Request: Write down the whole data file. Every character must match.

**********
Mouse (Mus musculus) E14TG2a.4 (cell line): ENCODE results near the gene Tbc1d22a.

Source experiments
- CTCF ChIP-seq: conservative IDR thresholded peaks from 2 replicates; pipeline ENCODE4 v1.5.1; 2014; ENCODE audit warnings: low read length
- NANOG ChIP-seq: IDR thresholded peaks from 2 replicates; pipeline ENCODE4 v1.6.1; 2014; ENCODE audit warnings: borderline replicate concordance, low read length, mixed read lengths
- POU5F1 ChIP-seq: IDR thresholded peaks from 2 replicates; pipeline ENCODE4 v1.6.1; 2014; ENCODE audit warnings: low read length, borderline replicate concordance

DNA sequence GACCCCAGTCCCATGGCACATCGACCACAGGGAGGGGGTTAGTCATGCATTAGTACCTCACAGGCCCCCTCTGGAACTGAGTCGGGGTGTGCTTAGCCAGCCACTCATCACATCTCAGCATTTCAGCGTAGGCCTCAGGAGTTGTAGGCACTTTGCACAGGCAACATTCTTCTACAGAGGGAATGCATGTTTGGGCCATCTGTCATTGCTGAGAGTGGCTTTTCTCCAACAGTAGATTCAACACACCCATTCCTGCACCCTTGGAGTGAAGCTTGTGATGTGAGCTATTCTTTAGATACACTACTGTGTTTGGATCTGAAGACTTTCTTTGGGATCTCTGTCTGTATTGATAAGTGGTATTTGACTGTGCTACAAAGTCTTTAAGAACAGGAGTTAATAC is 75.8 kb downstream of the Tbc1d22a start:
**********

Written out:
Mouse (Mus musculus) E14TG2a.4 (cell line): ENCODE results near the gene Tbc1d22a.

Source experiments
- CTCF ChIP-seq: conservative IDR thresholded peaks from 2 replicates; pipeline ENCODE4 v1.5.1; 2014; ENCODE audit warnings: low read length
- NANOG ChIP-seq: IDR thresholded peaks from 2 replicates; pipeline ENCODE4 v1.6.1; 2014; ENCODE audit warnings: borderline replicate concordance, low read length, mixed read lengths
- POU5F1 ChIP-seq: IDR thresholded peaks from 2 replicates; pipeline ENCODE4 v1.6.1; 2014; ENCODE audit warnings: low read length, borderline replicate concordance

DNA sequence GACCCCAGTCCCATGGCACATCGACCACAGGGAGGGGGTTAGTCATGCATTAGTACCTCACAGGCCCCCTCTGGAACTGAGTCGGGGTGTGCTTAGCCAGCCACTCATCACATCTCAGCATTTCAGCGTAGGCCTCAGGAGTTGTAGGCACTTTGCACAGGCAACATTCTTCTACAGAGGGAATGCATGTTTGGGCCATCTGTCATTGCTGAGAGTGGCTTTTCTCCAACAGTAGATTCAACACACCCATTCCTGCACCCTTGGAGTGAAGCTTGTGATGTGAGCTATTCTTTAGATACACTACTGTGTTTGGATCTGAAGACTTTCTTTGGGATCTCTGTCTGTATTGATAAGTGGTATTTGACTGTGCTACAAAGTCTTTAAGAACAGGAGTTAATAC is 75.8 kb downstream of the Tbc1d22a start: